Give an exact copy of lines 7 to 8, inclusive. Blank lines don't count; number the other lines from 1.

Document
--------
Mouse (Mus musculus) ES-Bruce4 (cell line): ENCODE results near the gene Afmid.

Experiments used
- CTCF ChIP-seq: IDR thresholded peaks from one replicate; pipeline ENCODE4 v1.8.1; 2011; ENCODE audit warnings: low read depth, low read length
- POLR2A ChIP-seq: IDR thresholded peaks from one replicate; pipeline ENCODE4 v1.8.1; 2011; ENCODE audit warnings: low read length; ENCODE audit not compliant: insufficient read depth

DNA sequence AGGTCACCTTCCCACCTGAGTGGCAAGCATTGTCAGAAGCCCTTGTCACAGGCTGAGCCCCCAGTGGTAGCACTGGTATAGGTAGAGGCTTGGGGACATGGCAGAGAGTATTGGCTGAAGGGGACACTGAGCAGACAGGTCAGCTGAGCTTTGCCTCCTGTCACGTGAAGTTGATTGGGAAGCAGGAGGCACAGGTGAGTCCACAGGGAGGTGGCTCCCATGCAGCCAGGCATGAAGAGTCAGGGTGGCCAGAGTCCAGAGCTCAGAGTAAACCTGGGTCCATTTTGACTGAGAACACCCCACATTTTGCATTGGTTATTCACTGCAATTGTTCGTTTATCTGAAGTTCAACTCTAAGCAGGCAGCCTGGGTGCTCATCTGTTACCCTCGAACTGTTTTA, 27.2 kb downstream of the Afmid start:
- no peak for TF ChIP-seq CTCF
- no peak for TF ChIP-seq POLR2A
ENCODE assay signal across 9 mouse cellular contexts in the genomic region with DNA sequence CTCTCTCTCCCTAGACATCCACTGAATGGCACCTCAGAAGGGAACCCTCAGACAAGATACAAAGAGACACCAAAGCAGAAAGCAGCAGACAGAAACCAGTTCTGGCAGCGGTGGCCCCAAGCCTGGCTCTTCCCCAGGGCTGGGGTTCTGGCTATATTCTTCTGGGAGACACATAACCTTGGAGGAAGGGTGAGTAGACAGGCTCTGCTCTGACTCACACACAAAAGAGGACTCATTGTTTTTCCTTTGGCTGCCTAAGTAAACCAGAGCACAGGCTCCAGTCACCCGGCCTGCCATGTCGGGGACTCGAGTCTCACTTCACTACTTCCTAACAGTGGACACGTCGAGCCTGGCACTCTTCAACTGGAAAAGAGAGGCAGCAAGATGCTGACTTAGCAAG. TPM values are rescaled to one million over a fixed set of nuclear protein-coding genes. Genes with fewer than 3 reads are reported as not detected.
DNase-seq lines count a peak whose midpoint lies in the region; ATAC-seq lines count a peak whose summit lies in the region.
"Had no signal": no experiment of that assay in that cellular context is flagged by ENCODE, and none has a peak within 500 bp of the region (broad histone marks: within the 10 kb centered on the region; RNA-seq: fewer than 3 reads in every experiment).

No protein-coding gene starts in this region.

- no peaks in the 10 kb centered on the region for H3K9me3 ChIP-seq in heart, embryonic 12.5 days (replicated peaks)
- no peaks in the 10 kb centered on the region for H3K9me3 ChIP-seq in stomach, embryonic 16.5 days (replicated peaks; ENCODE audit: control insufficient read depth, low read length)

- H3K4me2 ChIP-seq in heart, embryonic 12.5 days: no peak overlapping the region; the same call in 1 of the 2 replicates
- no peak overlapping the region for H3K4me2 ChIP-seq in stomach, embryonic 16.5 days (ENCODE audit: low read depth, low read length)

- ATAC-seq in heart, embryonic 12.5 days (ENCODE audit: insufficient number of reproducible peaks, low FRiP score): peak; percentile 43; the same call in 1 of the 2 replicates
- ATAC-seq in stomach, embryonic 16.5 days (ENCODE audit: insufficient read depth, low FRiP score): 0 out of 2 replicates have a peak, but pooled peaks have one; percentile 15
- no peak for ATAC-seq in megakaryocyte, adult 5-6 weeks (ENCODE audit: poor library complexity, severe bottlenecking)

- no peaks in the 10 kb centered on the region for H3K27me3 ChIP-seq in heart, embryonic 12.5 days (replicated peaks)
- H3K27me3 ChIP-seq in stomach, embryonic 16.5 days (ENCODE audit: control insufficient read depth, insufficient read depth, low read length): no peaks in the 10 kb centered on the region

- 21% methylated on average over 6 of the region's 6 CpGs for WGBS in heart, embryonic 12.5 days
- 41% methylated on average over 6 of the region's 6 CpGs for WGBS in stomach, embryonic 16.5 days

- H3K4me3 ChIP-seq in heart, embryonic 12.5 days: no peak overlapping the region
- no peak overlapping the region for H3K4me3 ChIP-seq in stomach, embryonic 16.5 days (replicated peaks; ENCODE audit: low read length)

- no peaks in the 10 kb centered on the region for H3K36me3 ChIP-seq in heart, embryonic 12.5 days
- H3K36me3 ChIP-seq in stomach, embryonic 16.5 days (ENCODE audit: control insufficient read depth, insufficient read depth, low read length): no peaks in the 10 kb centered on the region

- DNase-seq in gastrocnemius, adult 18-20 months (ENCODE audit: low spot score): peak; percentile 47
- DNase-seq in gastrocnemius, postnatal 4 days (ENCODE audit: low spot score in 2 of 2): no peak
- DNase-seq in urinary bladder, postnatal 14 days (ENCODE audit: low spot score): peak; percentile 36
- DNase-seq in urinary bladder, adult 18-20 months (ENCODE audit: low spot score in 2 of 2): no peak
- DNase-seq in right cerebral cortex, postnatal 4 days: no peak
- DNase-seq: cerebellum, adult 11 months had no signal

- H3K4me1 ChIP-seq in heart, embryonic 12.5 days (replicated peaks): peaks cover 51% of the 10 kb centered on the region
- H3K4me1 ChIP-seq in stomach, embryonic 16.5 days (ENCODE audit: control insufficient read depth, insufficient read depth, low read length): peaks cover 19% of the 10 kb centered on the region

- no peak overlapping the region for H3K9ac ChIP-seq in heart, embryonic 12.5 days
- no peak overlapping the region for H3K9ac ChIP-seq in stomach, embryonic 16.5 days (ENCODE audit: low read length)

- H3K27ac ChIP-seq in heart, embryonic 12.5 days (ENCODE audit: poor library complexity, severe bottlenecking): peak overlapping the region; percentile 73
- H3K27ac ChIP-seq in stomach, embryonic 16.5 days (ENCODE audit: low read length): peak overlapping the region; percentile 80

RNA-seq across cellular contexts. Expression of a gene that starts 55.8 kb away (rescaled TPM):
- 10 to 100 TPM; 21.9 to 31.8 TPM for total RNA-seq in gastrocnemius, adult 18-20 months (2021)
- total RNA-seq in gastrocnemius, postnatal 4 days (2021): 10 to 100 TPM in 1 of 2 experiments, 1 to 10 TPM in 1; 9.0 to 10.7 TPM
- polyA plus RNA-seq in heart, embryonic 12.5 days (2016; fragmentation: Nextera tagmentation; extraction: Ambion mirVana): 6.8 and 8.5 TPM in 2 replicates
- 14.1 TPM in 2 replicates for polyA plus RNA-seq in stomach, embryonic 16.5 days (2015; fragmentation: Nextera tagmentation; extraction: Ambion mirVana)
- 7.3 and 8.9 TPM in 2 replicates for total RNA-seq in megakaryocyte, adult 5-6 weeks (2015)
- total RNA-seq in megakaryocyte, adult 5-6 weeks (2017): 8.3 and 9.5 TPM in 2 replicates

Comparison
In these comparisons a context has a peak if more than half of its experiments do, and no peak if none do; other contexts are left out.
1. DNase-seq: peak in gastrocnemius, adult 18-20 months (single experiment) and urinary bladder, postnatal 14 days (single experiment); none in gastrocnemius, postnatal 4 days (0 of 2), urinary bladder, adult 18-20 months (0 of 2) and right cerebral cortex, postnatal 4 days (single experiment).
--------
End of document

- no peak for TF ChIP-seq POLR2A
ENCODE assay signal across 9 mouse cellular contexts in the genomic region with DNA sequence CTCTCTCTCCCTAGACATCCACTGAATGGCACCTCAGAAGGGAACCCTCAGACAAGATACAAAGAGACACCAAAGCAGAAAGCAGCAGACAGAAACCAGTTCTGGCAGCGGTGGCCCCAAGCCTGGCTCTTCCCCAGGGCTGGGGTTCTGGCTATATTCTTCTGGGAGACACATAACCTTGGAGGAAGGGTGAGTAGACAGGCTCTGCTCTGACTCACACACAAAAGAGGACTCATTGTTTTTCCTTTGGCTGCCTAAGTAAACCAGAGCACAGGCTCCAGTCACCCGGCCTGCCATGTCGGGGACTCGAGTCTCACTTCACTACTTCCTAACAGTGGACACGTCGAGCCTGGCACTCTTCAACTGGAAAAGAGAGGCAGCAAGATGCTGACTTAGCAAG. TPM values are rescaled to one million over a fixed set of nuclear protein-coding genes. Genes with fewer than 3 reads are reported as not detected.